Social Innovation: Going for Two-Fold Profitability
First it was up to the personal philanthropy of individual entrepreneurs. Then corporate social responsibility reached corporations, and social and environmental sustainability started taking root in their products and processes. Now, going one step further, we are seeing the emergence of businesses that, from day one, are faced with a dual challenge: being profitable both economically and socially.
Bridging the gap between social enterprises (such as NGOs, foundations, and not-for-profits) and traditional companies (whose main objective is economic profitability) are the so-called hybrid corporations: organizations that successfully pursue social and economic goals. They are increasingly gaining in market share, and it is currently estimated that between 5 and 10% of people in Europe are working in the social economy.
This statistic was shared by Antonino Vaccaro, IESE Professor and Academic Director of the Center for Business in Society in the session titled, "Can you become a social innovator? Opportunities and trends in both profit and non-profit sectors.” According to Vaccaro, in recent decades we have seen a radical change in the ethical expectations of people with respect to the practices of companies. These organizations have responded to the demands of consumers by improving their practices and incorporating corporate social responsibility campaigns. However, there is still an "ethical gap" between the expectations of consumers and corporate practices that is now starting to be narrowed with the emergence of new models of organizations that go beyond rhetoric to effectively reconcile social and economic goals.
New actors in the social economy
Europe has nearly 11 million people working in the social economy sector. Along with NGOs and foundations are a growing number of social enterprises (such as La Fageda, which employs people with disabilities in the manufacturing of dairy products), cooperative organizations (like the Dutch bank Rabobank), and hybrid organizations or those with hybrid tendencies, either by their own volition (such as ice-cream maker Ben & Jerry's) or out of pressure from their own stakeholders (as in the case of General Electric).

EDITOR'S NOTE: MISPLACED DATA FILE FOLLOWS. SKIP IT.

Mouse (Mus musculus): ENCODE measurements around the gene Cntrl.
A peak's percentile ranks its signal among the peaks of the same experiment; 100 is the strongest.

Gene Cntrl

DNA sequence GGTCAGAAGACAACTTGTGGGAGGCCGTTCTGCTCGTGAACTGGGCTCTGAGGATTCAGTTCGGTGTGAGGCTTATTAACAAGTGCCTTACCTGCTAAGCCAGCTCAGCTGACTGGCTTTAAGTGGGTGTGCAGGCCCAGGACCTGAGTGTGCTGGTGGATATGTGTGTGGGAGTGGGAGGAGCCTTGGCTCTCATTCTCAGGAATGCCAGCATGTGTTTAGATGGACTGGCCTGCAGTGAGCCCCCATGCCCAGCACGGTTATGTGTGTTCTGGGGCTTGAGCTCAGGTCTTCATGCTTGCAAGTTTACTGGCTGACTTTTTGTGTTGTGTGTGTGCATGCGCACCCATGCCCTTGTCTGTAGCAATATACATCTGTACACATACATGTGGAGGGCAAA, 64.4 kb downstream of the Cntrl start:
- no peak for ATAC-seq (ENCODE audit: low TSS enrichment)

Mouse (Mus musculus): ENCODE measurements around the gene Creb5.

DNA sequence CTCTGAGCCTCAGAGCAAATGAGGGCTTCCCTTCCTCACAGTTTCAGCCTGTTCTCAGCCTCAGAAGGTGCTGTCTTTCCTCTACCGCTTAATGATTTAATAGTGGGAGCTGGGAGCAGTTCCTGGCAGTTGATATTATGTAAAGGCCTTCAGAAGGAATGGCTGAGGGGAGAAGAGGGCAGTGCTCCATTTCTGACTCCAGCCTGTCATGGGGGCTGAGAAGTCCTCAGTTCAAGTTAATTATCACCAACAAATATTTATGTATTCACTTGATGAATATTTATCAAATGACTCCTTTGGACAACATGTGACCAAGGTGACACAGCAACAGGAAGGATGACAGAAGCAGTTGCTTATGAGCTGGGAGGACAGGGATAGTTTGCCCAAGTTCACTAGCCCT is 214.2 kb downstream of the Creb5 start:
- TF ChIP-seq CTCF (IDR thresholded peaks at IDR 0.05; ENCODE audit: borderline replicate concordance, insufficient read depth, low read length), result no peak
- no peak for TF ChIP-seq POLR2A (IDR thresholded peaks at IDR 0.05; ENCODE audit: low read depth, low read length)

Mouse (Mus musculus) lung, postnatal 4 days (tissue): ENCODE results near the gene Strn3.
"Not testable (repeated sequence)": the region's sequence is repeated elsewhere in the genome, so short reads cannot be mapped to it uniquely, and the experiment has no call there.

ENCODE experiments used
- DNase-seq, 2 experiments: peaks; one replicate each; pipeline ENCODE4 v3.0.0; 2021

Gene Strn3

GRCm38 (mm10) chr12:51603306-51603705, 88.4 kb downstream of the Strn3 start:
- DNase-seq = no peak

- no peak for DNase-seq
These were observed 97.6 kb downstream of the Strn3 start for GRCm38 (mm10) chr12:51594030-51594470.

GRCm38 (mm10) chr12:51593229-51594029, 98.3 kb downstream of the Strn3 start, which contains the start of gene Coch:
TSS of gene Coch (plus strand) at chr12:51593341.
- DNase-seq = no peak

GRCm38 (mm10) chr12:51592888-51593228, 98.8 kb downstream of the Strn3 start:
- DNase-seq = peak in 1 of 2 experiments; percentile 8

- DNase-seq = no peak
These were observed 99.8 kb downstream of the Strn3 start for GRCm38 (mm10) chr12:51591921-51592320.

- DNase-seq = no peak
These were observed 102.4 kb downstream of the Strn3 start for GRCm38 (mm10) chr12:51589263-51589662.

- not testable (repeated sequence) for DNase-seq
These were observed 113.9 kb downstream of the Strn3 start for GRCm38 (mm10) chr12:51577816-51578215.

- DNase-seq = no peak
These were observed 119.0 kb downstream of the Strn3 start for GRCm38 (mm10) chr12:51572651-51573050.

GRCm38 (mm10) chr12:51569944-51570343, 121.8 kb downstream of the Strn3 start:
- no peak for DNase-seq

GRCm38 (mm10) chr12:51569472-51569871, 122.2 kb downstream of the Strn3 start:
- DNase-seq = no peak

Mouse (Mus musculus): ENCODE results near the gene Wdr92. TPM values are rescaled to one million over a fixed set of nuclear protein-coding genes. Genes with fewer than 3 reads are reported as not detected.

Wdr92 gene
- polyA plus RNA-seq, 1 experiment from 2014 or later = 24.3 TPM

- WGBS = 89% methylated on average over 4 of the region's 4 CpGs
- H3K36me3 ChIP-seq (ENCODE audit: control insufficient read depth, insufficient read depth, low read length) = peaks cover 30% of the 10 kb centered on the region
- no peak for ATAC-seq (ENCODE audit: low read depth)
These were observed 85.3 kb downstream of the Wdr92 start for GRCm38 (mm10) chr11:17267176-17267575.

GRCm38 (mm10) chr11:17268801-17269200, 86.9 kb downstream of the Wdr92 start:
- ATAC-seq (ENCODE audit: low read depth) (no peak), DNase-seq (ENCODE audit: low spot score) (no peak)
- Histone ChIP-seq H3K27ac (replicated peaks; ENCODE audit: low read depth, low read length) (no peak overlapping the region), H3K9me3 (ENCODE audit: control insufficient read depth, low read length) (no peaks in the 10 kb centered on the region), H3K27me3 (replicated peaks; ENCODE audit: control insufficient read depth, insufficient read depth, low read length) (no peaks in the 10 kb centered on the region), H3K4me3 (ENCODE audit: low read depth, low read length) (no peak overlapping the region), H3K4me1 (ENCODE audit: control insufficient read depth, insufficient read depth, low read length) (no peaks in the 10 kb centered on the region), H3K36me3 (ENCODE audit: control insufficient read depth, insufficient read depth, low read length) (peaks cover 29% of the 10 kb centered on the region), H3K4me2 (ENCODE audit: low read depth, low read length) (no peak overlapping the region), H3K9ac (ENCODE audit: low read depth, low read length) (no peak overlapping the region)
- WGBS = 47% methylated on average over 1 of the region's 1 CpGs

It is a dynamic sector with great prospects for the future, added Vaccaro, one in which new competitive business models (like that of Samasource, an NGO that fights poverty in the world through a "microwork" platform) and new solutions to old social problems (such as, the Homeless World Cup), have a real impact on the economy and involve a change in traditional economic culture.
IESE supports social entrepreneurs
This is the underlying context for IESE's Social Entrepreneurship and Innovation Platform. It is a platform designed to give visibility and opportunities to people inside and outside the IESE community who are interested in social entrepreneurship. It’s an initiative of the CBS (Center for Business in Society) that starts with three basic objectives:
Disismore: a labor network of disabled talent
During the presentation, there was an introduction to Disismore, the first project to be supported by the platform. Paolo de Fabritiis, founder and director of this budding social enterprise, explained that the idea came from the realization that there the talents of people with disabilities were not being fully utilized. In Spain there are approximately 1,260,000 people with disabilities, but only 460,000 (about 36%) play an active role in the labor market, meaning that they are either working or looking for a job.
Neither active job sites nor organizations devoted to the integration of persons with disabilities effectively cover all phases of the recruitment process. Based on a model of social recruiting, Disismore uses social networks to increase visibility and accessibility to the talents of people with disabilities. At present, the company is in the phase of recruiting users, and has already attracted more than 20 companies to sign up. Paolo de Fabritiis recognizes that "it will only work if we are able to demonstrate value for all those involved" (companies, people with disabilities and social organizations), and clearly knows that "a social enterprise competes in the marketplace.” In other words, if it can meet the dual challenge of achieving social profitability and economic profitability.
More information about the Social Entrepreneurship and Innovation Platform